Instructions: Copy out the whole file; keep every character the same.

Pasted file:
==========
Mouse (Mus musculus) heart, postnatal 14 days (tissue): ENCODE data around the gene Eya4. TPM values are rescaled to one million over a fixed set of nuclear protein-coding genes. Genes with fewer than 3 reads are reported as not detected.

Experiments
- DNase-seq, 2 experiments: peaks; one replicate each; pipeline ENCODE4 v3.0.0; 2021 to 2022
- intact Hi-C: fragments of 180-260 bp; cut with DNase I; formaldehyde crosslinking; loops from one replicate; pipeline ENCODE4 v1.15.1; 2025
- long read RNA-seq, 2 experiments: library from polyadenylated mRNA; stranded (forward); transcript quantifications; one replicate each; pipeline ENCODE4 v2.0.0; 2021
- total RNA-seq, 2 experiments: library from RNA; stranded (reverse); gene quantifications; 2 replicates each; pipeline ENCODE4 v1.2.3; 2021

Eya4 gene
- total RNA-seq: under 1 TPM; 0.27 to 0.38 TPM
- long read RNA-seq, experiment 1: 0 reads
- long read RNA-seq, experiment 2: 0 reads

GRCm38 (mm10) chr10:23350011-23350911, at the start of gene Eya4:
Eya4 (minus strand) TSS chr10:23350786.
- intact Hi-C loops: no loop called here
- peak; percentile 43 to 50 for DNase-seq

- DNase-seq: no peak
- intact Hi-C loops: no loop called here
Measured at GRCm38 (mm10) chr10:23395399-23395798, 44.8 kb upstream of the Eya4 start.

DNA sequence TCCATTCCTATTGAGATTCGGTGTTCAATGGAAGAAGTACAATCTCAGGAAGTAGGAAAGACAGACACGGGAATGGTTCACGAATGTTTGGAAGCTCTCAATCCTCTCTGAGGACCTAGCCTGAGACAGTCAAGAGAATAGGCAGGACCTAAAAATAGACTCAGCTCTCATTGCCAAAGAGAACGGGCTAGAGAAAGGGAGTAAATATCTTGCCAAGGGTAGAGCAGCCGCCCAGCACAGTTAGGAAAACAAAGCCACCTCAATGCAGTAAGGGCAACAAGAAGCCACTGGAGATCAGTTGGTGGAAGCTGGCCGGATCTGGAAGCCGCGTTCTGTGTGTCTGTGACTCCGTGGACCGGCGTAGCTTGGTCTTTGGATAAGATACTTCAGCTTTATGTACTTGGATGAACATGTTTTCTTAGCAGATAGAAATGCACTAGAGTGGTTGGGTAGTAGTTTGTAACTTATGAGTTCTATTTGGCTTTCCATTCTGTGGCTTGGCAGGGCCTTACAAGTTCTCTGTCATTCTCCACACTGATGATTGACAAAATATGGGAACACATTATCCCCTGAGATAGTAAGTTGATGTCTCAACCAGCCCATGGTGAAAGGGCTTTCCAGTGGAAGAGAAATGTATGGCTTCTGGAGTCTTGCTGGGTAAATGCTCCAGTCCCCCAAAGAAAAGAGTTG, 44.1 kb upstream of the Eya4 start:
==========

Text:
Mouse (Mus musculus) heart, postnatal 14 days (tissue): ENCODE data around the gene Eya4. TPM values are rescaled to one million over a fixed set of nuclear protein-coding genes. Genes with fewer than 3 reads are reported as not detected.

Experiments
- DNase-seq, 2 experiments: peaks; one replicate each; pipeline ENCODE4 v3.0.0; 2021 to 2022
- intact Hi-C: fragments of 180-260 bp; cut with DNase I; formaldehyde crosslinking; loops from one replicate; pipeline ENCODE4 v1.15.1; 2025
- long read RNA-seq, 2 experiments: library from polyadenylated mRNA; stranded (forward); transcript quantifications; one replicate each; pipeline ENCODE4 v2.0.0; 2021
- total RNA-seq, 2 experiments: library from RNA; stranded (reverse); gene quantifications; 2 replicates each; pipeline ENCODE4 v1.2.3; 2021

Eya4 gene
- total RNA-seq: under 1 TPM; 0.27 to 0.38 TPM
- long read RNA-seq, experiment 1: 0 reads
- long read RNA-seq, experiment 2: 0 reads

GRCm38 (mm10) chr10:23350011-23350911, at the start of gene Eya4:
Eya4 (minus strand) TSS chr10:23350786.
- intact Hi-C loops: no loop called here
- peak; percentile 43 to 50 for DNase-seq

- DNase-seq: no peak
- intact Hi-C loops: no loop called here
Measured at GRCm38 (mm10) chr10:23395399-23395798, 44.8 kb upstream of the Eya4 start.

DNA sequence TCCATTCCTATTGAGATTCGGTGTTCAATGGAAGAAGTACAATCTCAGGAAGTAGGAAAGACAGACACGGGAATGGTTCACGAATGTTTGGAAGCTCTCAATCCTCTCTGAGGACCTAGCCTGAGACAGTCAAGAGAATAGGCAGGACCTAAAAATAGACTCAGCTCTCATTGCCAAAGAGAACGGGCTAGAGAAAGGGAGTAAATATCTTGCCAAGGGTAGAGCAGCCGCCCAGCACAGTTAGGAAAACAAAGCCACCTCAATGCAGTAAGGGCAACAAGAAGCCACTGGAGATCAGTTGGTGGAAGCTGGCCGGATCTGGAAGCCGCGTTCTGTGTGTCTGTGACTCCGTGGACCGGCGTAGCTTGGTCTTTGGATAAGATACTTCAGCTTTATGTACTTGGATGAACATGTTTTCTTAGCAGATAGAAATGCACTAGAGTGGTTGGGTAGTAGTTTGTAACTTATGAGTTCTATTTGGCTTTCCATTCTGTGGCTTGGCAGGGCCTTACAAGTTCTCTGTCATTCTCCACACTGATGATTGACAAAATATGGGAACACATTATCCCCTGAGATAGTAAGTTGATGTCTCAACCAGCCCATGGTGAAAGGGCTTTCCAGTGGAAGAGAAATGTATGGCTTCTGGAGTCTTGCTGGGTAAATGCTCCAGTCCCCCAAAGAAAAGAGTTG, 44.1 kb upstream of the Eya4 start: